5. For the technical challenge, the bakers were instructed to make 18 Florentines from Mary’s recipe. This seemed to be a concept that pretty much nobody was familiar with, making for a pleasingly even playing field. Kate fretted to Mel that the instructions said to cook until golden-brown, but her mixture was already golden-brown before she’d even put it in the oven. Enwezor narrated everything he was doing straight down the camera lens in his very best Blue Peter-here’s-one-I-made-earlier-with-sticky-back-plastic routine (is sticky-back plastic still even a thing on Blue Peter? The last time I watched it regularly they weren’t so much concerned with the “make and do” side of things as much as they were with getting Gethin Jones to strip down to his underwear as often as possible. ALTHOUGH I CAN THINK OF A FEW THINGS I’D MAKE AND DO IN THAT SCENARIO, ETC.) Enwezor also courted disaster by cutting the rough edges off his biscuits once he’d removed them from the oven, losing all the lacy goodness in the process. (Lacey Goodness is my new drag name, by the way.) Meanwhile, while everyone debated how best to add the chocolate zigzags on the top, Martha demonstrated how to “make a wiggly with a fork”, because that’s how she’d seen it done. I’m sure I remember reading about other teenage girls doing that in Just Seventeen when I was a kid. Earning a considerable WOMP WOMP for their Florentine efforts were Iain, Norman and Enwezor, while on the top of the pile were Luis, Nancy and Richard.
6. A quick cards-on-the-table moment: I love Martha. I am in awe of Martha. Martha has the sort of poise and skill at the age of 17 that I haven’t yet managed to muster at the age of 33. But can we take a moment to talk about how amusingly middle-class she is, even by Bake Off standards? During the savoury biscuit challenge she explained that she has a part-time job on the cheese counter in a supermarket, and let’s be honest: we all know it’s Waitrose. And then for the Showstopper, her 3D biscuit sculpture was a ski scene in a variety of flavours, all of which were things you might drink on your ski holiday, such as coffee, hot chocolate, mulled wine, the instructor’s ejacul–hang on, maybe not that last one. Considering that this is merely week two of her amazing middle-class journey, I feel confident that by the semi-finals she’ll make Will Young look like someone who lurches into Greggs in his tracksuit bottoms clutching a can of Diamond White.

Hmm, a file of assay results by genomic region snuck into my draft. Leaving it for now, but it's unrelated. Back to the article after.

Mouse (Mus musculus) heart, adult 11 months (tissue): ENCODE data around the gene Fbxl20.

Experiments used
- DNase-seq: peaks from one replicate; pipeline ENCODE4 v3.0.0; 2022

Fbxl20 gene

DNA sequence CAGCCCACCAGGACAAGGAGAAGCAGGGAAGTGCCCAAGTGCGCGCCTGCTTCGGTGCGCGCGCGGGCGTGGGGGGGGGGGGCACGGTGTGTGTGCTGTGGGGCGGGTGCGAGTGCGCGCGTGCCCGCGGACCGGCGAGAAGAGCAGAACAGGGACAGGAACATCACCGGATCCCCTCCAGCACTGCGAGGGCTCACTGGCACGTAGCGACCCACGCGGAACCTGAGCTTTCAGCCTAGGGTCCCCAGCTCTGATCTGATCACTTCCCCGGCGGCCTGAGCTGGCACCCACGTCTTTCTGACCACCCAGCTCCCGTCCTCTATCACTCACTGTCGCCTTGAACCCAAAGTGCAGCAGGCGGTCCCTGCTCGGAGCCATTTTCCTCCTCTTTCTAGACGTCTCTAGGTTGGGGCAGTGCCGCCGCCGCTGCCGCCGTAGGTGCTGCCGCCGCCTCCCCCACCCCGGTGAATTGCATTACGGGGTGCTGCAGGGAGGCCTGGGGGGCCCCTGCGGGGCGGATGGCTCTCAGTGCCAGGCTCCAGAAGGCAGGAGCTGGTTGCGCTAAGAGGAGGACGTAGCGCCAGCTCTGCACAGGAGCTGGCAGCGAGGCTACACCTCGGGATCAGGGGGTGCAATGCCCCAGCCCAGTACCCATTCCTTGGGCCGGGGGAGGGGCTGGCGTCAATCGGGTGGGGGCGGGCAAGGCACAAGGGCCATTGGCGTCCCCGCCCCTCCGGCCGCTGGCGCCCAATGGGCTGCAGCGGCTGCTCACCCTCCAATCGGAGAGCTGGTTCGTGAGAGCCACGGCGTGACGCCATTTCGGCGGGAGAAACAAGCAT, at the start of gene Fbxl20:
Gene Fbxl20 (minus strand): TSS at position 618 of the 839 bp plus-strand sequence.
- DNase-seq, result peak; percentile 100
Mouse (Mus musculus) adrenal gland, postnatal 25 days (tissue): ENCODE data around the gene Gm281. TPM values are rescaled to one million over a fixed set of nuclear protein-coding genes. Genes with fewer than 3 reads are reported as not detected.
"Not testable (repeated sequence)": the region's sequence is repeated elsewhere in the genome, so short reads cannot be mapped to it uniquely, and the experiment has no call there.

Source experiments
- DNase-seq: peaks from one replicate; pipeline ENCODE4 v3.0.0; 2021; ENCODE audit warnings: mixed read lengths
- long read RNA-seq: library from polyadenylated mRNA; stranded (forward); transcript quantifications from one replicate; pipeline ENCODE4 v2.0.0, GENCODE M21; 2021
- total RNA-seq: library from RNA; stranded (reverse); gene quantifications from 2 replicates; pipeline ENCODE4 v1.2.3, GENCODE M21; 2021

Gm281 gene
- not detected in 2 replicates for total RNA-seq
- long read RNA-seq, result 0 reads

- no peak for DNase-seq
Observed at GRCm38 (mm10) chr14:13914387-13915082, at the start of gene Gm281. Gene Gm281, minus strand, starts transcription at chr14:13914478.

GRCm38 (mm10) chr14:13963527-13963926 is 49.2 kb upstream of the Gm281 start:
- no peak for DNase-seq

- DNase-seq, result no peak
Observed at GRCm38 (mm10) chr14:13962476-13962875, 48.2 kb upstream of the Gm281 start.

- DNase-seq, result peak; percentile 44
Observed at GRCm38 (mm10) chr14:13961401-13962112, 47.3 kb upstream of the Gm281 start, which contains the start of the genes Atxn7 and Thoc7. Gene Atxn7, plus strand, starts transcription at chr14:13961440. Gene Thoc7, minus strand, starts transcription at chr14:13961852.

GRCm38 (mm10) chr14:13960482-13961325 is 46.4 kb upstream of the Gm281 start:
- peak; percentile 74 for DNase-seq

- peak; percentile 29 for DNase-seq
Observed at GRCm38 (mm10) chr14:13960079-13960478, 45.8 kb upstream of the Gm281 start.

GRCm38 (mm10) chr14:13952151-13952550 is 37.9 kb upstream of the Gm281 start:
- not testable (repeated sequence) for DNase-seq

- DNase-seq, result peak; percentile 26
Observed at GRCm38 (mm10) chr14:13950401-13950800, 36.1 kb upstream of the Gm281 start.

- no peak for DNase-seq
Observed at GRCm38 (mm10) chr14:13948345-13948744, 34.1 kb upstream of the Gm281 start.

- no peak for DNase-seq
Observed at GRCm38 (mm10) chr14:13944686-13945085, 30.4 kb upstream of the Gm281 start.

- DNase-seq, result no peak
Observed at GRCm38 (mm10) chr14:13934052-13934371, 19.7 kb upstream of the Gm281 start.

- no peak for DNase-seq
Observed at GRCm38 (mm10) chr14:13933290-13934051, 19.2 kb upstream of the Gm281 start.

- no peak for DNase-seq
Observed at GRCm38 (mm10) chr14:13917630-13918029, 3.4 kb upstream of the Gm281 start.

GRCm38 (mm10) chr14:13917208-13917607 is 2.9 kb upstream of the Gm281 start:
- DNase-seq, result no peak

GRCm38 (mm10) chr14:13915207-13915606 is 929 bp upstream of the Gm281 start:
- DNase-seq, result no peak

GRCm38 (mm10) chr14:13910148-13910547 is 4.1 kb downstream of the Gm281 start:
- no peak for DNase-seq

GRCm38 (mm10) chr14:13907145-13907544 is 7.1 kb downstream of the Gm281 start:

7. Biscuits are great and everything, but you know what they frequently lack? HEIGHT. And DEPTH. Fortunately the show corrected this obvious oversight in this week’s showstopper challenge where the contestants had to bake a 3D biscuit sculpture. Given the opportunity to embrace their inner Frances, the bakers came up with some pretty fantastic ideas, offering up everything from a charming domestic family scene (Kate) to George versus the Dragon, complete with fiery flavours (Luis). But what was most interesting about this round was the way in which several contestants who’d been circling the drain (nominally Iain and Diana, although I’d probably chuck Jordan in there as well) basically saved themselves from elimination with their strong performances, turning out a wild west scene, a steam train, and a monster attack respectively. I can think of isolated cases in years gone by where one person baked themselves back to safety after a rough week with a strong showstopper, but I can’t remember a moment in Bake Off history when pretty much everyone who was in the running for elimination bar one managed to turn things around at the last minute, thereby leaving this week’s boot pretty easy to predict.
8. This week’s Innuendo Count was obviously sent into a frenzy by Sue’s ruminations on the penny lick and frankly everything else can only be an also-ran at best, but honorary mentions should go to Enwezor’s “normally I do this on the floor because it gets so stiff, but I’m not sure I’m allowed”, Richard’s “when it swells, you need to open up your interlocking”, Mel and Sue referring to Mary as “Pussy Galore” because of her jacket (at least, I hope it was because of her jacket) and the moment where Paul informed Martha that she’d “managed to retain a good snap”. Chris Hansen has been notified.
9. There was fierce competition for (why do you have to be a) Star Baker (is it a lesson that I never knew?) this week, as Nancy was clearly gunning for back-to-back wins with strong performances in every round, and it was only really a moderately disappointing performance in the technical challenge that took Martha out of the running. But after basically dominating every single aspect of this week’s episode and finishing off with a flourish by producing a Pirates! scene that Mel and Sue couldn’t wait to plunder (although I was slightly disturbed by the alleged mermaid that looked more like Jynx from Pokémon), this week’s golden oven gloves went to Richard, who accepted the honour in his customary fashion – with mildly surprised glee, and a pencil tucked behind his ear.
10. Sadly, despite his ability to construct a scale replica of the Bake Off tent using just three toilet roll holders, an empty washing-up liquid bottle and a bit of an old tarpaulin, not to mention his knack for discussing the finer points of patisserie with Paul and Mary while bouncing on a trampoline, Enwezor was the unfortunate victim of Diana, Jordan and Iain’s unexpected recovery this week, and when his space adventure moon scene failed to impress, he was sent on his merry way. I was quite surprised to see him go this early – I thought he’d outlast Iain and Jordan at the very least – but to be honest he probably signed his own death warrant when he used shop-bought fondant in his showstopper challenge. I haven’t seen Mary Berry stare at someone with such murderous disdain since, well, Christine last year. He seemed like a nice enough chap, so I’m sad to see him go, but at least this way he’ll have more time to spend on his true calling: informing us that there’s a brand new episode of iCarly coming up right after House of Anubis.
EXTRA SLICE: Monica Galetti is a really unconvincing liar.
Next week: Chris will be bringing you all the highlights of bread week, sure as yeast is yeast.